Not just a hobby, it's a way of Life

Saturday morning, it was time to leave the ship. We had planned to catch a shuttle to our hotel, but that was a bit of an issue. The port had only so much bus parking, and every time our shuttle would come through, there wouldn’t be a space. This would require it to leave the area entirely, and circle around to get back to come into the parking lot. It repeated this procedure at least three times we were aware of.

After a wait of well over an hour, we were finally on the road. The driver warned all of us passengers that there might be some issues getting to all of the hotels as there was a parade down on of the main roads in Waikiki. Fortunately, he was able to get us to our hotel. Unfortunately, we were not able to do much since the parade had blocked off most of the bus routes.

We were able to store some of our things and walked to the Ala Moana mall. We stopped in at Barnes and Noble for a frappuccino and some internet, our first dose since the airport in Salt Lake City.

We wandered back to the hotel, dropped off the laptop in Ramblin’s backpack to help lighten the load, and now that bus service was restored, we headed to Diamondhead. Frequent readers of the blog will remember my crushing failure at the Bunker Hill Monument. That was only 294 steps and 221 feet tall. This was going to be an .8 mile hike of ascending switchbacks with 74 steps, a 225-foot tunnel, 99 more steps,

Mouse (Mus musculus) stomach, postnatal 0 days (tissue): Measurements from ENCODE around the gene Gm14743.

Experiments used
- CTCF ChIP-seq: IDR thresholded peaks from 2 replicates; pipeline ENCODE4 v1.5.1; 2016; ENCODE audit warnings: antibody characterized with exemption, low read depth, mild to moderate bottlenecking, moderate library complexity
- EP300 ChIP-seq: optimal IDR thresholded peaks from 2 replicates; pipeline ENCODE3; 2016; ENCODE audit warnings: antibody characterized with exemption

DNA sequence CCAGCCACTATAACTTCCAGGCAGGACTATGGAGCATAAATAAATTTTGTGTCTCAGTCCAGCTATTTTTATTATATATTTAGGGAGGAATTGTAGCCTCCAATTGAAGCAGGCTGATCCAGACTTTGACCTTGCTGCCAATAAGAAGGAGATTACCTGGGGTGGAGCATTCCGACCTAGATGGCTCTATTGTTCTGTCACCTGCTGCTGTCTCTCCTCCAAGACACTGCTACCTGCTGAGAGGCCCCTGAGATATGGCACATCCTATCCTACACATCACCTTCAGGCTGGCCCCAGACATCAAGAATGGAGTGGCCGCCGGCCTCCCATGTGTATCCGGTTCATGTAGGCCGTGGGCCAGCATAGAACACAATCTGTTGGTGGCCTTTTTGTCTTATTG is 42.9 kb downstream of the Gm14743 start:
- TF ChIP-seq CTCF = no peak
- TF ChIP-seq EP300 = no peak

Stairs to Diamondhead

then you would just about be at the 760-foot summit. How on earth was I going to be able to do this?

We started off, and I thank Ramblin’s patience to stop about every 30 feet for me to rest. The good news is there were great views along the way.

On the way to Diamondhead

Hanauma

And soon, I was triumphant!

Waikiki from Diamondhead

Inside Diamondhead crater

I don’t know if you can tell the magnitude of the place, but look at the center of the rim in the above picture. That’s a tunnel into the crater, so you don’t have to hike up and over, then up again to the summit. Here’s the view of it from the inside.

Tunnel from inside Diamondhead

And here’s the view from the outside.

Tunnel to Diamondhead

And if the view and the overwhelming sense of accomplishment wasn’t enough, here was one more reward for my effort.

Reward Hawaiian shaved ice

We made our way back to the hotel after a prolonged wait for a return bus (there is nothing that can make you feel forlorn as a full bus passing you up) and went in search of food. We ended up terribly underdressed at a rather upscale Chinese seafood restaurant. Oops. We returned to our hotel and prepared for the next day, a very long day of travel.

When you fly to Hawaii, you can get flights with very reasonable arrival times in the afternoon. On the way back, you’re taking a red-eye. Our flight was at 1:00 pm, and we wouldn’t see Indy until 5:30 local time the next morning. Oof.

A shuttle was scheduled to pick us up at 11:00 am, which should have been more than enough time to board our flight. The four stops after they picked us up did not help matters. Nor did one of the the security gates going down. We got into line at about 11:40 am, and the line was barely moving. There was another security area further down, but I kept seeing people walk down there, then come back into our line. Ramblin counted a person going through the scanner about every 3-5 minutes. There was no way we were making it. It was noon, and we weren’t even in the back-and-forth queuing area. I pondered how many hundreds of dollars this would cost.